EPDM A Roofing System for Every Climate 2011-10-03 ED+C Magazine

ClimateMaster

Its been more than two years since Secretary of the U.S. Department of Energy Stephen Chu called for white roofs throughout the United States to save energy and slow down climate change. Thats been long enough for building industry experts to take a second look at the potential pitfalls of this one size fits all approach. Just as important, the secretarys statement has prompted some compelling new studies that look below the surface of the issue, finding there is more to going green than the choice between a dark colored or a white colored roof.

Recent data does, in fact, support the use of white, reflective roofing in the South (ASHRAE zones 1-3). But color-neutral options can be more appropriate in ASHRAE zones 3 and 4 and dark-colored roofs are recommended everywhere else, especially in cold northern climates where dark materials can absorb heat in the winter. There is also data showing that ballasted roofs may save as much energy as reflective roofs. The Department of Energy has put a Cool Roof Calculator on its website to help select a suitable choice.

Life-cycle assessment, or LCA, has also emerged as an important tool in this debate as the roofing industry looks for increasingly accurate ways to measure the true green qualities of its products. Specifically, LCA measures the long-term environmental impact of a product, rather the short-term, immediate consequences. It measures a products environmental costs from cradle-to-grave, factoring in raw material extraction, material processing, distribution, use, repair and maintenance, and disposal or recycling. This approach was used in a recent, state-of-the-art LCA of EPDM systems, one of the most widely used roofing products both in the U.S. and globally. The study results provide unique insights into the environmental benefits of this tried-and-true product.

The LCA study was conducted on behalf of the EPDM Roofing Association (ERA) by the GreenTeam Inc. a strategic environmental consulting firm based in Tulsa, Okla. that specializes in building industry issues. This LCA included all inputs associated with the manufacture and installation of various low-slope roofing systems, including EPDM, TPO and SBS modified bitumen but did not look into disposal and recycling issues (although EPDM is frequently and easily recycled).

The findings showed that both black and white EPDM perform better than many other single-ply and bitumen-based membrane materials in key measurement categories such as global warming, acidification and smog generation. Additionally, study data found that the global warming potential (GWP) of a black EPDM membrane was approximately half that of a white PVC or unsurfaced SBS membrane. The findings also suggest that roof system service life may be a critical factor in determining a materials overall environmental impact. As an example, the non-EPDM systems studied would require up to 54 years to produce an equal annual distribution of the initial embodied GWP impact that EPDM systems achieve in only 15 to 20 years. Put another way, EPDM becomes carbon neutral in less than twenty years, where alternative roofing systems can take more than twice that to achieve the same carbon neutrality.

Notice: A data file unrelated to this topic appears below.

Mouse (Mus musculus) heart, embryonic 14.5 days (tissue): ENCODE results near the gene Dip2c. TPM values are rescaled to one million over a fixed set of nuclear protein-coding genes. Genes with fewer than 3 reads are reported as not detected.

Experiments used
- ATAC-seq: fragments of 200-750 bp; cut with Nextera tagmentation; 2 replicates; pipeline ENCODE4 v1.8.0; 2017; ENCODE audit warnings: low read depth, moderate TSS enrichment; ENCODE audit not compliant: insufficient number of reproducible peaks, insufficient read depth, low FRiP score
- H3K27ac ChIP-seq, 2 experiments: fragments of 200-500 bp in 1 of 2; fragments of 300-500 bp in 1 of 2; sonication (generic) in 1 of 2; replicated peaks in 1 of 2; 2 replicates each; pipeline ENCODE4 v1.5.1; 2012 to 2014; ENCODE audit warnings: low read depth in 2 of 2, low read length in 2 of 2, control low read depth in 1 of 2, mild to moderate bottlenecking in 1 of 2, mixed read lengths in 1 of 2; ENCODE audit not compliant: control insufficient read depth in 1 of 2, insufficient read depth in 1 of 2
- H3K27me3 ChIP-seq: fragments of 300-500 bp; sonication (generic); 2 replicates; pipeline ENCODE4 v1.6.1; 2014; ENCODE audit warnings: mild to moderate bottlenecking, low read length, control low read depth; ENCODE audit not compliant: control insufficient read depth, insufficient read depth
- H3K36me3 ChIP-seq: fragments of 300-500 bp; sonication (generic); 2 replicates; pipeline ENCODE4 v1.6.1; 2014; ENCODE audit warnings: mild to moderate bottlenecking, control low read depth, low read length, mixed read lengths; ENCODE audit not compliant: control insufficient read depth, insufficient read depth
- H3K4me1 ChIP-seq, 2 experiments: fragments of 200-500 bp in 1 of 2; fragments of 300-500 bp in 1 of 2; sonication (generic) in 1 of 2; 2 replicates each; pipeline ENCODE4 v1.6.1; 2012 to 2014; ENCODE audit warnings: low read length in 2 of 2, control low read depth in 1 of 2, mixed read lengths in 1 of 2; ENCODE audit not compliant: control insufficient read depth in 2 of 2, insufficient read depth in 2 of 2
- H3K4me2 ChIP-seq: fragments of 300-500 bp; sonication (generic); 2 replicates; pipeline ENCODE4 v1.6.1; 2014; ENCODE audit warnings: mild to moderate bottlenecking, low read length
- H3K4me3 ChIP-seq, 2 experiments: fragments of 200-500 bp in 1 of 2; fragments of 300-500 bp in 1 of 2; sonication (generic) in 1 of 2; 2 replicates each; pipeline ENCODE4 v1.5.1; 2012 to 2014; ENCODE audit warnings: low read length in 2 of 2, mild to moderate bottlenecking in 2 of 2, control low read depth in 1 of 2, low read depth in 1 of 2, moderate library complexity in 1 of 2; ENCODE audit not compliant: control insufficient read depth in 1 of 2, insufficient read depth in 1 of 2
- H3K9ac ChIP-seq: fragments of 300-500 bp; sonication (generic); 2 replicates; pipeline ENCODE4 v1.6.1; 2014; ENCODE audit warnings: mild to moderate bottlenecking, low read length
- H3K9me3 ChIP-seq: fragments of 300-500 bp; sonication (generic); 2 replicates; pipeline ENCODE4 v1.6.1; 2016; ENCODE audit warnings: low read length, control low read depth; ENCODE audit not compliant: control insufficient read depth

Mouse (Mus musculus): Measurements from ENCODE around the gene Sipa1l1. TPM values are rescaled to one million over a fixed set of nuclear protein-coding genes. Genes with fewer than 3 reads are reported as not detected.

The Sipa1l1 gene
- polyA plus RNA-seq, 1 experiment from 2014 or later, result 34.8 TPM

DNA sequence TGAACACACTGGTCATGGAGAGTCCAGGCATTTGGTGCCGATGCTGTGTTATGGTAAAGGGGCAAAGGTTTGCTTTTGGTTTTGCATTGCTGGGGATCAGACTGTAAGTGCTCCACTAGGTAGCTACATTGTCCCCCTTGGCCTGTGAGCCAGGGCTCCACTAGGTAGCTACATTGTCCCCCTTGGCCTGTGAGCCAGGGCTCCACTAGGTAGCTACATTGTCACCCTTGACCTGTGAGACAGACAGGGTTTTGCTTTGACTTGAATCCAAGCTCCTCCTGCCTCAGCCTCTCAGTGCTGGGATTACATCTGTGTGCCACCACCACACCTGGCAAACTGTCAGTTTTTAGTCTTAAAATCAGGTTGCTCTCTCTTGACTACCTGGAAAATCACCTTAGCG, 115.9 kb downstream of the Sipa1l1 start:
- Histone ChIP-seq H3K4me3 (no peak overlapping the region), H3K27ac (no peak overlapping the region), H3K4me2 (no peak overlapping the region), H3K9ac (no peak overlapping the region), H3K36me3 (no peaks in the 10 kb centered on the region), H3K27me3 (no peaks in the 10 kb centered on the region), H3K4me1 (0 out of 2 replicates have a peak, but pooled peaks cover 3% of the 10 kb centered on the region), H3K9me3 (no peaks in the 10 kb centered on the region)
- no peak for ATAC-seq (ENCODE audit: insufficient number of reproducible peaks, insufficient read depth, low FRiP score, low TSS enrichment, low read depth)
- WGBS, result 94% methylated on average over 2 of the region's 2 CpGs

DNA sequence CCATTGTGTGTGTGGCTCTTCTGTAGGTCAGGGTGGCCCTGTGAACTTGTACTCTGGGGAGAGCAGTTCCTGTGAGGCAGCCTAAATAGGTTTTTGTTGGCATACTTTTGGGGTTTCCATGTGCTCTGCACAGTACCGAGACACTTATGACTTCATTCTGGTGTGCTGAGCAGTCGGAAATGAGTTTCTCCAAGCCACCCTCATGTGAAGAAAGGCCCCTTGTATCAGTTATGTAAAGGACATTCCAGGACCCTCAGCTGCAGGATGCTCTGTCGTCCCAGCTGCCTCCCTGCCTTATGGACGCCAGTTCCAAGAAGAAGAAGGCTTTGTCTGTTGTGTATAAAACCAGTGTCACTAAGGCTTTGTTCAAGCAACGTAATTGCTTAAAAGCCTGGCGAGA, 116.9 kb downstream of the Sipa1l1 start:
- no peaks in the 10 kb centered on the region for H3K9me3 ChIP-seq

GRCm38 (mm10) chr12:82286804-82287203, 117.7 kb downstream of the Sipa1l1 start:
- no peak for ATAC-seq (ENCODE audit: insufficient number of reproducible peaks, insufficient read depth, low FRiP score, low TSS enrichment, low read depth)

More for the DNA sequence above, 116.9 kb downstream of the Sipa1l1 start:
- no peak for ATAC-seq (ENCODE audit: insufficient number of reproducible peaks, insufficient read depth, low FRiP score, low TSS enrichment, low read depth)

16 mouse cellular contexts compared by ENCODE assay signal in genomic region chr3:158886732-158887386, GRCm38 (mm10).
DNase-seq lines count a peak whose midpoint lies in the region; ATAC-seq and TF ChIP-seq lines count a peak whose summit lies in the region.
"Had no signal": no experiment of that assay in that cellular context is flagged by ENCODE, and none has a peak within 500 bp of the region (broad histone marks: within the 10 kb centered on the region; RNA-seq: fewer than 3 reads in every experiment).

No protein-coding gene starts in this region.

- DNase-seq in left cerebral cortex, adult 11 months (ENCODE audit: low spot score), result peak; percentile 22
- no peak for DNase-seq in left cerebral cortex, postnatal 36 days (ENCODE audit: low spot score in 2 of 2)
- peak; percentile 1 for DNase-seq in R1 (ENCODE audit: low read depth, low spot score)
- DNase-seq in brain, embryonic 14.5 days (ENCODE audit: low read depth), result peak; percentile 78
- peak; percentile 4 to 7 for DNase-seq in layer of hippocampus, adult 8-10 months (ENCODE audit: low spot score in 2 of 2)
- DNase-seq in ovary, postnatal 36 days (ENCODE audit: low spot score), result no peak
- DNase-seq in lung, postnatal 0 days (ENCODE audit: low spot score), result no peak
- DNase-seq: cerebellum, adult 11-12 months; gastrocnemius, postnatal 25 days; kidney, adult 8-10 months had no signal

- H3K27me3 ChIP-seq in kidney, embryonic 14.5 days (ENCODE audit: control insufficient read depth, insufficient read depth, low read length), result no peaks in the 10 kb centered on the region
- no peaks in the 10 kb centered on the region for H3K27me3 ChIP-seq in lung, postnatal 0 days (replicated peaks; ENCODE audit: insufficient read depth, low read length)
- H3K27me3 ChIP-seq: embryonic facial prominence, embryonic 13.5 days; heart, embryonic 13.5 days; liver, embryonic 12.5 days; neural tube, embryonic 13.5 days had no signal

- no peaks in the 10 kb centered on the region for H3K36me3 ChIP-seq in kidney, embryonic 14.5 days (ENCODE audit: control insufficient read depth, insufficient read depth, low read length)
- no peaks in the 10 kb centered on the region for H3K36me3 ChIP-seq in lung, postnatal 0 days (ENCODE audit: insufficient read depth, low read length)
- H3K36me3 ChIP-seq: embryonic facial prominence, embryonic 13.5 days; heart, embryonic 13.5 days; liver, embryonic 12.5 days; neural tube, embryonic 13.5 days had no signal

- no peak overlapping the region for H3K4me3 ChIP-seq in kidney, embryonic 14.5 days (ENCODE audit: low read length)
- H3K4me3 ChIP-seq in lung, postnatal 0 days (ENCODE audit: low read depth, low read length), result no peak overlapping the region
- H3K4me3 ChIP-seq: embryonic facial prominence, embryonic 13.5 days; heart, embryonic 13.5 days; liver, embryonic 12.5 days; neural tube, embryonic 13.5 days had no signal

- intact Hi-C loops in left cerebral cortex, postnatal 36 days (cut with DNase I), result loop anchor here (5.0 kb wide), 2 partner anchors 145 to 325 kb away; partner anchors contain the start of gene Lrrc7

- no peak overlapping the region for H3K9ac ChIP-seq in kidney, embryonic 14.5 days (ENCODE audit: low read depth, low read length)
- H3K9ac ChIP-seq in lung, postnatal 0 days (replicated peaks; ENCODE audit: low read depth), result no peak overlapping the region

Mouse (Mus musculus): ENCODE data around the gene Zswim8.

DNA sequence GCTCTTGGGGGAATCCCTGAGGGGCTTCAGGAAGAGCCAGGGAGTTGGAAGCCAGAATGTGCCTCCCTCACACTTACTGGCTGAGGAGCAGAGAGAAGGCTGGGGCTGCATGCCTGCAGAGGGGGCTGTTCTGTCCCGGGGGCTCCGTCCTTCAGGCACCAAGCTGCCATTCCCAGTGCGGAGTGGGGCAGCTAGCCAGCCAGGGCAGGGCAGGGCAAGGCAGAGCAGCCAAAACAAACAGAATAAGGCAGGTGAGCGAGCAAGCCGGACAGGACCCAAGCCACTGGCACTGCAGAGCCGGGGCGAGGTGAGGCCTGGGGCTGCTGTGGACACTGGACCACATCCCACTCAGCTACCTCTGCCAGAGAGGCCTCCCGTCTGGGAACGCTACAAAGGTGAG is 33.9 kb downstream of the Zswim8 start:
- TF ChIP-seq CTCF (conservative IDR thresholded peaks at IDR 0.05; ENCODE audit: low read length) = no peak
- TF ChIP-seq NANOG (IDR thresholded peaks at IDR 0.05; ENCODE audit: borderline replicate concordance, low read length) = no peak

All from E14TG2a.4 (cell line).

The GreenTeam data was reviewed by the ATHENA Institute, an internationally recognized non-profit organization. Specifically, the Institutes Impact Estimator is a whole building, life cycle-based decision support tool for use by building designers, product specifiers and policy analysts at the conceptual design stage of a project. It provides a cradle-to-grave Life Cycle Inventory profile for a whole building over its expected life, and is capable of simulating over 1,200 different assembly combinations for approximately 95 percent of the building stock in North America. The new EPDM data is now available on the ATHENA Impact Estimator for Buildings Version 4 software.

As noted above, this LCA of EPDM did not look into recyclability of the product. But theres important news on that front, as well. EPDM rubber now ranks as one of the worlds most recyclable low-slope roofing products. Since 2006, almost thirteen million square feet of EPDM have been removed, transported and recycled from buildings all across North America and Canada, reducing solid waste and pollution. Beyond that, recycled EPDM is having significant impact on the balance sheets of participating companies: More than half of the EPDM recycled nationally has become either cost-neutral or yielded cost savings when compared to traditional landfill disposal.

Specifiers and facilities managers are now seeing roof recycling as an absolute necessity in the years to come. The average EPDM roofing membrane installed on a facility in 2011 may be up for replacement in 30 years. By that time, roof recycling will most likely be a necessity, not an option, due to a growing number of codes that incorporate sustainability requirements. Along with more stringent government penalties, a decline in available landfill space in some parts of the country and rising disposal costs have contributed to the viability of recycling.

Taken together, the scientific findings of the LCA and the explosive growth of recycling show that EPDM is an excellent option for green building present and future. Add in the fact that EPDM is available in both black and white, and this long-time staple of the roofing industry becomes the roofing system of choice to deliver environmental benefits in any and every climate.